What is POSIX?
Lowell Johnson <Lowell.Johnson@unisys.com> reports on the November 18, 1997 "What is POSIX" ad hoc meeting in San Jose, CA.
The ad hoc meeting began at 4:30 after various meetings of the IEEE Computer Society were finished. My notes follow because there was no secretary. Considerable discussion had occurred before 4:30, with various collections of people participating.
The problem as I understood it was simply, "What is inside the box we call POSIX?" Various presentations were made by the participants. It is very easy to make generalities that hide the truth. For example, it was claimed that the people working on standards now are not representative of "the community."
One early proposal was that all existing 1003.x standards be frozen. New work could still be called POSIX, but would have new numbers. Checkpoint Restart might be numbered 1777, but it would still be called POSIX. The frozen set would become the "core POSIX."
This position seemed surprising to me. There are several standards already published (such as the Realtime extensions) that go beyond the original "core" standards of POSIX.1 and POSIX.2. However, almost everyone agreed that the existing published POSIX standards should be left alone, and new numbers should be used for new standards. Only one person spoke up and said he would "prefer" to roll back to the core standards, but he realized it was impractical to do that because it would be too much work.
There was a long discussion about how you could have a standalone standard that did something like modify read(). This was thought to be part of the topic of another ad hoc group, but it was agreed that the standalone standards could not change any code in the base standards.
One suggestion was to leave all currently sponsored projects, whether complete or no, in the POSIX circle. However, this was felt to be inappropriate.
A question was directed at checkpoint/ restart: how much work would it be to make it a standalone document? The chair said it would break the group, but one member said she did not think it modified any part of POSIX.1 [Editor's Note: When checkpoint/restart was a part of POSIX.1a, it touched many parts of core POSIX.1, particularly fork() and exec()]. Several groups need to evaluate how much work it would be to change to a standalone document.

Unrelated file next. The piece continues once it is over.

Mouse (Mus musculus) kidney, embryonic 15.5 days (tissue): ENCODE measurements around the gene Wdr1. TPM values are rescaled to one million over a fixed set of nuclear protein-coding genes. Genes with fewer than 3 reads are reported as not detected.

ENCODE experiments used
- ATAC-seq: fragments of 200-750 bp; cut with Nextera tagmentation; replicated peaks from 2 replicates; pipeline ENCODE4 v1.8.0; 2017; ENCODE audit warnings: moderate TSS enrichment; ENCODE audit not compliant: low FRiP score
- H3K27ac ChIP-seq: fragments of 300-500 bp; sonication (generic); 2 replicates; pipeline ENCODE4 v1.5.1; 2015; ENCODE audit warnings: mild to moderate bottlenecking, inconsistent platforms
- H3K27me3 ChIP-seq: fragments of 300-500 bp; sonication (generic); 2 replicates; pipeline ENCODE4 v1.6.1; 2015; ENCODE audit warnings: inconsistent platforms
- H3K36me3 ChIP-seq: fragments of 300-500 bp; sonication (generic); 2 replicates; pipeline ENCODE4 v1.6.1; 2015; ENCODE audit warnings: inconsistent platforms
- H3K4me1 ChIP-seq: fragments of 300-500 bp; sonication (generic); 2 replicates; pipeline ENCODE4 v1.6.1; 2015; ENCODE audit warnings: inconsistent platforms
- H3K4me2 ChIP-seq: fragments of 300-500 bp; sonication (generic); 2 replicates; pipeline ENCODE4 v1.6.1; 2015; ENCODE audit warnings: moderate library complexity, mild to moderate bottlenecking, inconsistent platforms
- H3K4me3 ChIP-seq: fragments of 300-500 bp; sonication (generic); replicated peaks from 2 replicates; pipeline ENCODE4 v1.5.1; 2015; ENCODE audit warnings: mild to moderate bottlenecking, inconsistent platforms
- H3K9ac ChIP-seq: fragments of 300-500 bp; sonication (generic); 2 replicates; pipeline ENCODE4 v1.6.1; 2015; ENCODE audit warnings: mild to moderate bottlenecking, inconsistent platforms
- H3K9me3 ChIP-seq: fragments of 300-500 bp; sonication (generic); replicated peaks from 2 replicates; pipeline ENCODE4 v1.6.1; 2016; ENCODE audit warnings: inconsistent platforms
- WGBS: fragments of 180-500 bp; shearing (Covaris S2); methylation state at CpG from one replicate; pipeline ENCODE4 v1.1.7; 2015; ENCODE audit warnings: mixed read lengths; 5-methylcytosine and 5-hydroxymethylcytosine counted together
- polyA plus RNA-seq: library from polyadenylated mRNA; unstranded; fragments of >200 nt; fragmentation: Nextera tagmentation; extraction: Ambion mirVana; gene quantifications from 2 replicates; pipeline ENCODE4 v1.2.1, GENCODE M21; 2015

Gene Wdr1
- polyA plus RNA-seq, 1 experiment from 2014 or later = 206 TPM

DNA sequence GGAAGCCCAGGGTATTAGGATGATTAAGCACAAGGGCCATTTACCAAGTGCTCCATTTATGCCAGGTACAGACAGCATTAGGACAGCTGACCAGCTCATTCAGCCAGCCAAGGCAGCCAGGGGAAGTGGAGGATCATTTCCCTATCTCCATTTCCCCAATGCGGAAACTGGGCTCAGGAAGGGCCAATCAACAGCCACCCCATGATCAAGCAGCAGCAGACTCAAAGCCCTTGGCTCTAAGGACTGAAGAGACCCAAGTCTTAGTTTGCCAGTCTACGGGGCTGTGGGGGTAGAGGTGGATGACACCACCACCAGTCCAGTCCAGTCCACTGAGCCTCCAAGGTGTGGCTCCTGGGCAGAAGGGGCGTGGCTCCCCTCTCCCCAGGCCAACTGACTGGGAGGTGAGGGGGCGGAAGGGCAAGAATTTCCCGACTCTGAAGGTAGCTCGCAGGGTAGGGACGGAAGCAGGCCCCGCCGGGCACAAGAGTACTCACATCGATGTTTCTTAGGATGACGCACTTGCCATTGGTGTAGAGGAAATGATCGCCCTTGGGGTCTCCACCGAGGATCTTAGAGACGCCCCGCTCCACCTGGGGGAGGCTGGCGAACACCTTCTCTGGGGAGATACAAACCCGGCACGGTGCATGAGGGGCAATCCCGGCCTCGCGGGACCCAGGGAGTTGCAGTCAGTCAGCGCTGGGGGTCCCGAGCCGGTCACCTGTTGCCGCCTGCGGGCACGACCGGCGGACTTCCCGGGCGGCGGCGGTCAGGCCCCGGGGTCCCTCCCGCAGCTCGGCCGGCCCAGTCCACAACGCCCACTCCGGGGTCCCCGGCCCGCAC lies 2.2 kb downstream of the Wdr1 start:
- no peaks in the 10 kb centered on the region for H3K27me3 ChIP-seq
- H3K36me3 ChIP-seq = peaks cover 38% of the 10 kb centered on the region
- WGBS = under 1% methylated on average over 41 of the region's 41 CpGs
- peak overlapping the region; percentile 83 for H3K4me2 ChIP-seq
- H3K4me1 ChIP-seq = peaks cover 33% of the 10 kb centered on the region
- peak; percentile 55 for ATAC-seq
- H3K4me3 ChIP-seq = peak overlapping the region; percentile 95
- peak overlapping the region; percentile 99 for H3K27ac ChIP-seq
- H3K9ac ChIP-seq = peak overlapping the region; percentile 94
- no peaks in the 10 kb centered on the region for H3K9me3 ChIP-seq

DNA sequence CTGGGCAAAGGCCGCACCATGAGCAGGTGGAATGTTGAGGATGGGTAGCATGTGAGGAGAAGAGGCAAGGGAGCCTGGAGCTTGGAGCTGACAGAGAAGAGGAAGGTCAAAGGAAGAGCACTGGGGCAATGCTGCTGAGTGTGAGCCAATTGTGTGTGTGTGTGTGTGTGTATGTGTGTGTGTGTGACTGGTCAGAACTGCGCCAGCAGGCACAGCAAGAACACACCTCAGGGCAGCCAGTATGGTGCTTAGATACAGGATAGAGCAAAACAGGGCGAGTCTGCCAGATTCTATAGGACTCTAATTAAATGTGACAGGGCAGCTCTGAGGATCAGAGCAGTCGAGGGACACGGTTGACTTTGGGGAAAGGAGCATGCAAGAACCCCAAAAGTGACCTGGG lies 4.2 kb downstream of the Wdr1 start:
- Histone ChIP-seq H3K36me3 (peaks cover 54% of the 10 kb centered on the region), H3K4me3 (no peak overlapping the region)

A list of projects to be included in this new core standard was agreed upon:
It was agreed unanimously that a resolution must be based on a list of projects, not on any sort of cutoff date. It was also agreed that a vote will have to be taken at the SEC meeting. Some people need to do some homework to find out how much work it would take to change the proposed standalone projects to be standalone documents.
Finally, we debated what the results of this meeting really were, and after considerable debate, the following compromise emerged: I will report on what we agreed and what we did not agree on. At the January SEC meeting, a motion will be made to limit the core POSIX to the above list of standards.
After a reasonable amount of debate, and possible amendments, a vote will be taken. Then I and the appropriate WG chairs will take the necessary action with the affected projects.
All items not included on the list should have sponsorship withdrawn, but they could be resubmitted at the same meeting with a new number (not 1003.x). A final discussion reiterated the requirement that no future standard can break this core POSIX. This was agreed to be an absolute rule, regardless of the result of division issue. This means, for example, that anyone who adds to common functions like read() or write() must be able to fully document the enhancements without changing anything in the core standards.